HERALD WEEKLY ISSUE 608: 21 March 2012

Maria Tanner spends 5 minutes with ..,. June Baudinet
Cabbies’ crowding the streets, fire engine red double deck buses totting crowds of sightseeing tourist, five days of London was enough for June Baudinet before she decided to jet set away to the Moors of Spain to rendezvous with a friend in Madrid for the next two weeks of eating, living and dancing like a true “Spanish Queen.”
Stepping off the plane into the dry and gentle Madrid warmth Baudinet was met by her friend Conchita who over the following two weeks would act as her in depth travel guide of the Spanish terrain. Mapping out their stay the pair had allocated only three days for Madrid and set out on a hot foot trail throughout the city, shopping for “gorgeous” shoes in the galleries, drooling at the seductive Flamenco dresses, snapping photos of the amazing sites and drinking in the opulence of the Madrileños, “so elegant,” June describes of Madrid and its people, “everything is so immaculate and beautiful.”  
Enjoying the many road side stops sampling the local beer and wine of the Spanish region Baudinet and Conchita decided to take a leisurely 5 hour drive south of Spain to Granada to visit the “highlight” of her stay and seventh wonder to the world the Alhambra palace loosely translated as “red fortress”. Joining a tour group Baudinet visted the palace which was built in the 14th century by the Berber rulers set atop the hill of Assabica and was amazed at the sheer size and architectural ingenuity of the Moorish people. The arabesque detailed walls from ceiling to floor plaster the entire palace, and the royal jardines planted by the palace grounds men during the mid 1400’s boast rows of roses and sweet Valencia orange trees, while an intricate water system moves throughout the palace using the natural force of gravity to circulate through the many rooms, pools and magnificent Fountain of Lions. “I was so amazed at how these people had designed this magnificent palace during that era, it was absolutely exquisite.”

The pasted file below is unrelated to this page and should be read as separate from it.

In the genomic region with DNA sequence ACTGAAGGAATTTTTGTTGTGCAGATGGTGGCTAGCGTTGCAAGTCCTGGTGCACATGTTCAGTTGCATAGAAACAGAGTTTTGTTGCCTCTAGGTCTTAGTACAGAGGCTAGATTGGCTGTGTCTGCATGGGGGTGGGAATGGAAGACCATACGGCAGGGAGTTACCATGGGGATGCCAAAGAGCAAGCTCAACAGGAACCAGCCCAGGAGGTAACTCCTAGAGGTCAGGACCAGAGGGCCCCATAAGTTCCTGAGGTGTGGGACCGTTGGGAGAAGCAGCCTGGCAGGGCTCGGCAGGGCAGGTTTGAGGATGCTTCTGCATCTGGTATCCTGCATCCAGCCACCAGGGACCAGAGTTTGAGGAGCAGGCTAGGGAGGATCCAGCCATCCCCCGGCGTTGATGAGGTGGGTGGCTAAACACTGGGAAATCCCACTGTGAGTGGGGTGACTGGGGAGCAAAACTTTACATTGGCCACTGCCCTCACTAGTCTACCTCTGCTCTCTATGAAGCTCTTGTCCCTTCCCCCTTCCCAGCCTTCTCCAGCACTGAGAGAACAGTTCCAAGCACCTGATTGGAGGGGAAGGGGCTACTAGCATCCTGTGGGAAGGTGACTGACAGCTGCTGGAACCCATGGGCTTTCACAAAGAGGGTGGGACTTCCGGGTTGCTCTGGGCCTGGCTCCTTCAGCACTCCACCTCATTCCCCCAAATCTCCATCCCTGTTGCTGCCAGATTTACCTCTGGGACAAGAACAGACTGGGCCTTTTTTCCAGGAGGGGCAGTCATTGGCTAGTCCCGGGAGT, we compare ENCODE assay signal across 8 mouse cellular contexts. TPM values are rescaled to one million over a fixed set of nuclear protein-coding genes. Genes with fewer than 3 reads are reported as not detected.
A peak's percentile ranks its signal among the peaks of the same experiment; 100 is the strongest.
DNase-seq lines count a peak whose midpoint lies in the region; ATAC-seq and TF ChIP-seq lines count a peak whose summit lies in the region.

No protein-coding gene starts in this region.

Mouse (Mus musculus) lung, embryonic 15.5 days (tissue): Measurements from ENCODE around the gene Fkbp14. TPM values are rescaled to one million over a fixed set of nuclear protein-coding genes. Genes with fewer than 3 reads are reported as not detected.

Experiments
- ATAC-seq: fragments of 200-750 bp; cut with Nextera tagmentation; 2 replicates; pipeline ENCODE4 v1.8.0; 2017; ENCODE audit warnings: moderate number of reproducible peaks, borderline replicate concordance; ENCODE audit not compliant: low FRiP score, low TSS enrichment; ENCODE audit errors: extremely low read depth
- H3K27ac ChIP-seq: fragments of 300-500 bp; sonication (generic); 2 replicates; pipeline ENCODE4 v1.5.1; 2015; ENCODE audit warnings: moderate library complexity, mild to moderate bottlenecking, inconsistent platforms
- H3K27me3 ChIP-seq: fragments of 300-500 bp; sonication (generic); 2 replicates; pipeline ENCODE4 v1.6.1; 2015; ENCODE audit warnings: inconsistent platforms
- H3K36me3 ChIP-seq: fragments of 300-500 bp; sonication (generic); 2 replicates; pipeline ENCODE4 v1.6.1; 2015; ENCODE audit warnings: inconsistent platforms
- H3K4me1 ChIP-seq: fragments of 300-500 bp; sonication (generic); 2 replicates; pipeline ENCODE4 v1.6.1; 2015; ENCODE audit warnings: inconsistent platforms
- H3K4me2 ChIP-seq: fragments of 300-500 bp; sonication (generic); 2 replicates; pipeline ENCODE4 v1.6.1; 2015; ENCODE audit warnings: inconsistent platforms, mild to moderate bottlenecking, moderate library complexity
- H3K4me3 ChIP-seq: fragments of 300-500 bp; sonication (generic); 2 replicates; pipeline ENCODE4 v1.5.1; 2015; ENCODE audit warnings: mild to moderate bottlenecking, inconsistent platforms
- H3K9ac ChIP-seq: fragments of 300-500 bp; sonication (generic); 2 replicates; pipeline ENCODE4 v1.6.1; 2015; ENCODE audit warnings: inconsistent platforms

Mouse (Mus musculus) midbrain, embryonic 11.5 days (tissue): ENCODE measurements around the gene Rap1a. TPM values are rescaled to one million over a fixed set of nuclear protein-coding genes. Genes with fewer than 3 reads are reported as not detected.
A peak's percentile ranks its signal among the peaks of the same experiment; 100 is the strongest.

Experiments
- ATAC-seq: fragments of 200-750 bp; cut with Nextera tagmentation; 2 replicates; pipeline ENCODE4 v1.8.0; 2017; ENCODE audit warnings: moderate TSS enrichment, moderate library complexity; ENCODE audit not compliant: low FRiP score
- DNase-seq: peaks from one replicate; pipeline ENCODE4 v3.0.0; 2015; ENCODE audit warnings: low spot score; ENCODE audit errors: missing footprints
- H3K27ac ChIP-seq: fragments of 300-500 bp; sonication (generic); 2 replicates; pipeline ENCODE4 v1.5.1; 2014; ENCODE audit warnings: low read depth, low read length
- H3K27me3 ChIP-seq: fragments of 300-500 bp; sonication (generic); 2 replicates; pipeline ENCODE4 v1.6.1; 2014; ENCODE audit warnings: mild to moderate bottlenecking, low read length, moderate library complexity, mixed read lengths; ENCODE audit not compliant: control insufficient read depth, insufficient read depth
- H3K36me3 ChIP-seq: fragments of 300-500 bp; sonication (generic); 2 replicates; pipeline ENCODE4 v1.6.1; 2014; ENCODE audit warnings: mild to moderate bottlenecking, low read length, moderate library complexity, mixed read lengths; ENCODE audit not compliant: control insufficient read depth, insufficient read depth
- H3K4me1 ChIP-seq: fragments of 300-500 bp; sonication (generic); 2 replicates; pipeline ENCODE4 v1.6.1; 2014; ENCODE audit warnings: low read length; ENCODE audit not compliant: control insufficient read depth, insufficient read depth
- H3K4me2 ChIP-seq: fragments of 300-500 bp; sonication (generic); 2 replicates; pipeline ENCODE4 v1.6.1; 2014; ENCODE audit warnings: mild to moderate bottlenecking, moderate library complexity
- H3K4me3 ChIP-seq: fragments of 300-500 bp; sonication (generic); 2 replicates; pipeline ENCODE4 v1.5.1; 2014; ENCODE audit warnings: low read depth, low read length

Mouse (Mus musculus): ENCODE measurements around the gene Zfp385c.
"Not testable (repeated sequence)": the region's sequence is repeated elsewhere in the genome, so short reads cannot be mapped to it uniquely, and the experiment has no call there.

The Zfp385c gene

Driving on to the famous Spanish city known worldwide for its annual running of the bulls spectacular Baudinet and Conchita visited the city of Pamplona to partake of the Spanish tapas tradition. The many tiny tapas bars line the coble stone streets so much so that Baudinet and friend are spoilt for choice and decided the appropriate manner would be to try “a little bit of everything.” “As we stepped into the tapas bar it was filled with an array of people all eating off these tiny plates, sipping glasses of red wine, and as I looked up and everywhere around me, legs of ham were strung to the ceiling, 80 in a row. We ate the most delicious small plates of grilled eggplant, slices of ham and cheese, and beautiful tomatoes covered of course all in olive oil.”
By the end of her visit Baudinet had indeed filled the dream of “squeezing” herself into the many tight fitting flounces of the flamenco dress and pranced throughout the city of Seville with her friends in tow to participate in the festivities of the La feria de Abril (Seville April Fair). “There were loads of marquees set up and inside each one were beautiful women and men dressed in their traditional flamenco gear, all dancing and moving about , I thought to myself right June now’s the time to give it a go.”

Herald Issue 608 21 March
- Terms of one China Policy document should be reviewed
- Pacific Media Assistance Scheme Seeks Innovation
- Successful NZ visit by PM
- Rerekura Teaurere New Climate Change Coordinator
- News Briefs

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